Peace I leave with you; my peace I give to you. Not as the world gives do I give it to you. Do not let your hearts be troubled or afraid.
I'd like to begin by asking something of you. A little exercise if you will. Before you read any further, I would like you to close your eyes and think of a time, place and instant where you were at total peace.
Have you thought about it? Now, reflect on it for a few moments. Think about everything around you at that moment in time where nothing mattered but serenity.
I've had a few of those moments but it's probably the most recent one that gives me pause.
Last October 13, 2022, I went to the hospital for a fusion of my L3, L4 vertebrae. The procedure was supposed to last about 75 minutes. When I woke up in recovery I was confused when I looked at the clock and saw it was 6pm. "6pm?" I asked. "How long was my surgery?" I was then informed it was a 6 and 1/2 hour surgery. There is no need to bore you with details as to the reason, but I was shocked. I immediately wiggled my toes and moved my arms, and everything worked. So, why the extraordinary length of surgery?
Over the course of the next two days, after I was able to get out of the hospital bed and sit in a lounger, I found myself in an unordinary quiet hospital room, sunshine and no noise. I was in total tranquility. I was content to sit in the lounger and reflect. And since that day I have been even more dedicated to God. Many of my outside interests were gone. All I wanted to do was think about God, Jesus, Mary and Mother Church. At times, it felt like I was in a trance, only focussing on everything good.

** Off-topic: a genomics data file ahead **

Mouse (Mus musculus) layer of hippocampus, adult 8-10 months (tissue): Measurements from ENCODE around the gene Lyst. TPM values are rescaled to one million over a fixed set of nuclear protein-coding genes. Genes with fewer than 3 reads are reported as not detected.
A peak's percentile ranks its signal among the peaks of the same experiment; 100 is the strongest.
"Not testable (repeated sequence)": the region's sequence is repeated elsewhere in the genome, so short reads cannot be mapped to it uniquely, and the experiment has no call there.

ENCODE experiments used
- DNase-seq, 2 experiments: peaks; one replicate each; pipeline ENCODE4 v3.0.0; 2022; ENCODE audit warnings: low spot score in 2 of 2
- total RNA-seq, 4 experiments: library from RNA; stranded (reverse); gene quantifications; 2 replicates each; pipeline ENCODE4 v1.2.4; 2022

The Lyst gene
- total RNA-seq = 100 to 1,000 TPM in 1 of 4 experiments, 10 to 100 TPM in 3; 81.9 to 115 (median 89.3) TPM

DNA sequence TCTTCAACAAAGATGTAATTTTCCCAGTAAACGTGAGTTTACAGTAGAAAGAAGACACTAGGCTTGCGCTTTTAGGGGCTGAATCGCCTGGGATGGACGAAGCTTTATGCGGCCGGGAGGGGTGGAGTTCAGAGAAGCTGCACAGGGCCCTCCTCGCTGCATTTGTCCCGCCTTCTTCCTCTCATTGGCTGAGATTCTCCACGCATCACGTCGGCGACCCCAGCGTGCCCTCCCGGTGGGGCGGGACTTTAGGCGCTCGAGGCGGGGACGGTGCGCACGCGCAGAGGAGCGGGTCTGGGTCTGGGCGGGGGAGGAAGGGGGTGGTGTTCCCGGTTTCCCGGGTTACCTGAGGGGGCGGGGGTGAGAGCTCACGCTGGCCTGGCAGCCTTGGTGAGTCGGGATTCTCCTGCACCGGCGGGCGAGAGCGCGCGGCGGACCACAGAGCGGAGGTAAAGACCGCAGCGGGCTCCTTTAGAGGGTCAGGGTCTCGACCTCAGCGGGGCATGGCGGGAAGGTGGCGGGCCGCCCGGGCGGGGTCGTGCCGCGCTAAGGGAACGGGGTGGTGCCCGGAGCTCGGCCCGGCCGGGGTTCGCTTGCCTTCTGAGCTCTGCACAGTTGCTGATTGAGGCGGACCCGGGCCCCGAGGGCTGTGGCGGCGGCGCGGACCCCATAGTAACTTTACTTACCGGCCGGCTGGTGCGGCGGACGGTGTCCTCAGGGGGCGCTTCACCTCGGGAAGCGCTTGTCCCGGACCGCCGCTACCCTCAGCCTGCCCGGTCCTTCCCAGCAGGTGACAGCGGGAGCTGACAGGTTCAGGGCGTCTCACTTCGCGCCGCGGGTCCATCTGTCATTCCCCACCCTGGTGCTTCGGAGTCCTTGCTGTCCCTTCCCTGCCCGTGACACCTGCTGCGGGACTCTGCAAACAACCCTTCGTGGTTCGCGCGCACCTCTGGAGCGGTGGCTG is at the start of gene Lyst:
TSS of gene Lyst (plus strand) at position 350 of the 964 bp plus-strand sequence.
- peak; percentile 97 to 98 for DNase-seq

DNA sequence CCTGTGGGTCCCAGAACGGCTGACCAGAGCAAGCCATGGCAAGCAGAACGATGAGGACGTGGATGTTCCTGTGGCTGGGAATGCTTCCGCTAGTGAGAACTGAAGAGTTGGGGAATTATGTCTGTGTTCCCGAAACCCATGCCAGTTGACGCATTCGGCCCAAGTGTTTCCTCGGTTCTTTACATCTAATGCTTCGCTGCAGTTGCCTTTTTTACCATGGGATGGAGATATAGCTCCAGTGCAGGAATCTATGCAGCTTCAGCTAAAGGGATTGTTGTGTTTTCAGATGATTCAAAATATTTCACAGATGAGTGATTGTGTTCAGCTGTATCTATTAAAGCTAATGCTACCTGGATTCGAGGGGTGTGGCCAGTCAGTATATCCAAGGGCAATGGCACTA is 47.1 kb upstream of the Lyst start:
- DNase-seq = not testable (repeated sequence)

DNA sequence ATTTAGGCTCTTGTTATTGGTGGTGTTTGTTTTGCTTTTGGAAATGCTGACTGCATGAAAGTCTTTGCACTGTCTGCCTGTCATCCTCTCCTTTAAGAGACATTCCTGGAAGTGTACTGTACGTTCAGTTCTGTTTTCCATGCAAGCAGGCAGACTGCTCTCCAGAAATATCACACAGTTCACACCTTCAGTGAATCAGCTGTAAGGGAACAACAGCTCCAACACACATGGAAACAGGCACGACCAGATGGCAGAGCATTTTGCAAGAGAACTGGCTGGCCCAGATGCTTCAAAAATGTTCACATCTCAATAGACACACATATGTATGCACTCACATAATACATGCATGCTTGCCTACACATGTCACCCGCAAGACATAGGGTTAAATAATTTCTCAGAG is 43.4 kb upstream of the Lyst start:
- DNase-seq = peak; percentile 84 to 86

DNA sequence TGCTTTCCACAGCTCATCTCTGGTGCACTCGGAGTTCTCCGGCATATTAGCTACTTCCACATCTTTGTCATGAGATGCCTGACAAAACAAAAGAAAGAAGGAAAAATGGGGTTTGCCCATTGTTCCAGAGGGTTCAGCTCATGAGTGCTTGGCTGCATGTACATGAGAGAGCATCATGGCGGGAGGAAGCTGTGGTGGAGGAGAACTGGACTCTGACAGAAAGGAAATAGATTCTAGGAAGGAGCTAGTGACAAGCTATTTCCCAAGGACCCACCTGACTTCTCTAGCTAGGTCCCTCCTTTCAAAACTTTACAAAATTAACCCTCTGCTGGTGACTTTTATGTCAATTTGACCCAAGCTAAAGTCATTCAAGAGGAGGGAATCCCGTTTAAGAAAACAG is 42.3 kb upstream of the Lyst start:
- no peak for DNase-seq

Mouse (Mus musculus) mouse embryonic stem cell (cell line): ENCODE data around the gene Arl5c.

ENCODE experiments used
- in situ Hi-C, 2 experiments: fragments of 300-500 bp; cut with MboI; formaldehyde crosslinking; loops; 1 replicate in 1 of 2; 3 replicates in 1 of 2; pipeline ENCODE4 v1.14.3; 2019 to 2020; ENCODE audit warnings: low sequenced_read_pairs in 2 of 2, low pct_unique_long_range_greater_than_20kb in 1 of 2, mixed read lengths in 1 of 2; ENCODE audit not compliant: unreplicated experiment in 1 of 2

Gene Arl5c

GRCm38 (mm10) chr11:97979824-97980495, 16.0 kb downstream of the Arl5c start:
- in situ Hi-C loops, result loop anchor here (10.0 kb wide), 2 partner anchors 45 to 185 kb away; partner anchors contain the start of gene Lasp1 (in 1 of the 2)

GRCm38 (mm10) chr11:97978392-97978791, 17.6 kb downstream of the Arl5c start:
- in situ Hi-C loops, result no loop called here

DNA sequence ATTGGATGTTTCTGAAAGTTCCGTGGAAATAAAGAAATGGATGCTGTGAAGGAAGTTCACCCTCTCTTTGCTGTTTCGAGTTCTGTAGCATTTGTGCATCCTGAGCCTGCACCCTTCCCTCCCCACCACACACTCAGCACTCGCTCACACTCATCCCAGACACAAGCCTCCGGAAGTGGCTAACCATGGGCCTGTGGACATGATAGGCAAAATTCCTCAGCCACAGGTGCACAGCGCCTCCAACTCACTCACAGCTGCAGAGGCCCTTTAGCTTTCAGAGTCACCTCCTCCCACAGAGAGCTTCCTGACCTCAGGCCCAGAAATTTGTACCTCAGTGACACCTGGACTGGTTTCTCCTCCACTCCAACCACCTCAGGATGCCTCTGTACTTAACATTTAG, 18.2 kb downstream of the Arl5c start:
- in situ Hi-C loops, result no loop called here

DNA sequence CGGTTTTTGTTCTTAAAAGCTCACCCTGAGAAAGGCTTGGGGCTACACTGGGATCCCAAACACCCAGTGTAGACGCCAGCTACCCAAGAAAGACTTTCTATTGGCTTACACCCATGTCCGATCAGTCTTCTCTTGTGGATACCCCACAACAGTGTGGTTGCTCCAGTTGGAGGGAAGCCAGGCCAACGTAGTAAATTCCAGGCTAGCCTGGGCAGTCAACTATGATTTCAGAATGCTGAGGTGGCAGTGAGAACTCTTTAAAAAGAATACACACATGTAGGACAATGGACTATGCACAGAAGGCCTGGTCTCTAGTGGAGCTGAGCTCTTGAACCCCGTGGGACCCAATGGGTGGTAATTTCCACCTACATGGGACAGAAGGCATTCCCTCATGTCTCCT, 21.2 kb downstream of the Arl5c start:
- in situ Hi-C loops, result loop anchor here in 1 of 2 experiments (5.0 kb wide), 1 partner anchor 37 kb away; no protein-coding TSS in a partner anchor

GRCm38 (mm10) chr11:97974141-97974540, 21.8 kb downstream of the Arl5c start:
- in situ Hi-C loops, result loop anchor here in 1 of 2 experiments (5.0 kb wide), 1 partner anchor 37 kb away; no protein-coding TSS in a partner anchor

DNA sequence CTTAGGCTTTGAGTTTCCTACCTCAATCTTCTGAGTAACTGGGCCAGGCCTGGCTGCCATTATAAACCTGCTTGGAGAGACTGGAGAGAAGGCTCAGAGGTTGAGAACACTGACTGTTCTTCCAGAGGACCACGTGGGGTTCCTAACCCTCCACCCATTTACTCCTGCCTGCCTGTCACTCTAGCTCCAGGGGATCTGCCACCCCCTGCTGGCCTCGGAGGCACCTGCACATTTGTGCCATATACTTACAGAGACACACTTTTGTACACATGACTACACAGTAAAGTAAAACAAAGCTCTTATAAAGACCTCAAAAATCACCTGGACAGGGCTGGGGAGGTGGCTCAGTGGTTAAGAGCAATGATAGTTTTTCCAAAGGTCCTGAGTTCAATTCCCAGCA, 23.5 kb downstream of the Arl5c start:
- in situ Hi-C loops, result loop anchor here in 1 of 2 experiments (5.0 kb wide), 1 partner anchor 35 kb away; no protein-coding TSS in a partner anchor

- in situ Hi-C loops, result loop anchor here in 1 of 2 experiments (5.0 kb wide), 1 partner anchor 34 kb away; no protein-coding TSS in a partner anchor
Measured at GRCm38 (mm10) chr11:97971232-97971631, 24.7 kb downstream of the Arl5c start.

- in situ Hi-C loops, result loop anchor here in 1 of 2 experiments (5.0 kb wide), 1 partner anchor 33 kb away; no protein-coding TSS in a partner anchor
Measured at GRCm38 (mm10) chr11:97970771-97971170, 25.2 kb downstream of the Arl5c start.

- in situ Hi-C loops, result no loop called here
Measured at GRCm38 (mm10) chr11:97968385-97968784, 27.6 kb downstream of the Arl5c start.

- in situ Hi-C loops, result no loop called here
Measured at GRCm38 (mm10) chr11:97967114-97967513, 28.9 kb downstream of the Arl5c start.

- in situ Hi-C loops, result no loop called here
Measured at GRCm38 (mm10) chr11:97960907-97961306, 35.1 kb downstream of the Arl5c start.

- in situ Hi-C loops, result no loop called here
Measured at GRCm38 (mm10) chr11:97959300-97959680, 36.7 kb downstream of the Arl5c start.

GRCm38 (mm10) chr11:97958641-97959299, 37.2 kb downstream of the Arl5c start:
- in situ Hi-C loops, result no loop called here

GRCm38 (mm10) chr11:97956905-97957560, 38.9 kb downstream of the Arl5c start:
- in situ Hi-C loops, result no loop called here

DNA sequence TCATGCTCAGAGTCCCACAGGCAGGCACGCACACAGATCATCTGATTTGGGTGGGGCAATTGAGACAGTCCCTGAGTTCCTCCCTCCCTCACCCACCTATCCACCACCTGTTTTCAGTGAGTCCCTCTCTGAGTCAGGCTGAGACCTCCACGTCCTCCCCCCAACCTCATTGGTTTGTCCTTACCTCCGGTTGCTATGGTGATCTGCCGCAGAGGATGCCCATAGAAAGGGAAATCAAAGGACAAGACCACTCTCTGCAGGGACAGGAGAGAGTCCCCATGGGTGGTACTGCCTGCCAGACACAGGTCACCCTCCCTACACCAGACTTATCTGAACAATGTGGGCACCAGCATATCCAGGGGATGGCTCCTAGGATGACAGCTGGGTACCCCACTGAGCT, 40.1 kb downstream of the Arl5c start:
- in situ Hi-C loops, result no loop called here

I am not claiming anything supernatural happened, no apparitions, voices in my head or anything like that, but I did remember the day of my surgery was the 106th anniversary of the Miracle of the Sun in Fatima. (Coincidence, I wonder?) I have pondered the question of anything 'heavenly' happening to me during the operation, but the result is nothing. Not a thing comes to mind. All I know is, that day was bliss. In fact, I was in very tolerable pain; not excruciating as I dealt with for a back and ruptured quad surgery in previous years.
After I got home from the hospital, I picked up "Imitation of Christ", for the second time, this time taking notes and how I should do as Thomas Kempis wrote. If I wish for people to see the Jesus in me, I needed to imitate our Lord.
There is a line in the book, "The Father Speaks to His Children", “We have a Father who is infinitely good, infinitely rich and greatly merciful. He thinks about us and is close to us. He looks after us, supports us. He will give us everything we need if we ask Him. All his riches are ours, we will have everything we need.” Doesn't that sound wonderful?
Notes from this Kempis chapter:
We should enjoy much peace if we did not concern ourselves with what others say and do, for these are no concern of ours.
Blessed are the simple of heart for they shall enjoy peace in abundance.
Why were some of the saints so perfect and so given to contemplation? Because they tried to mortify entirely in themselves all earthly desires, and thus they were able to attach themselves to God with all their heart and freely to concentrate their innermost thoughts.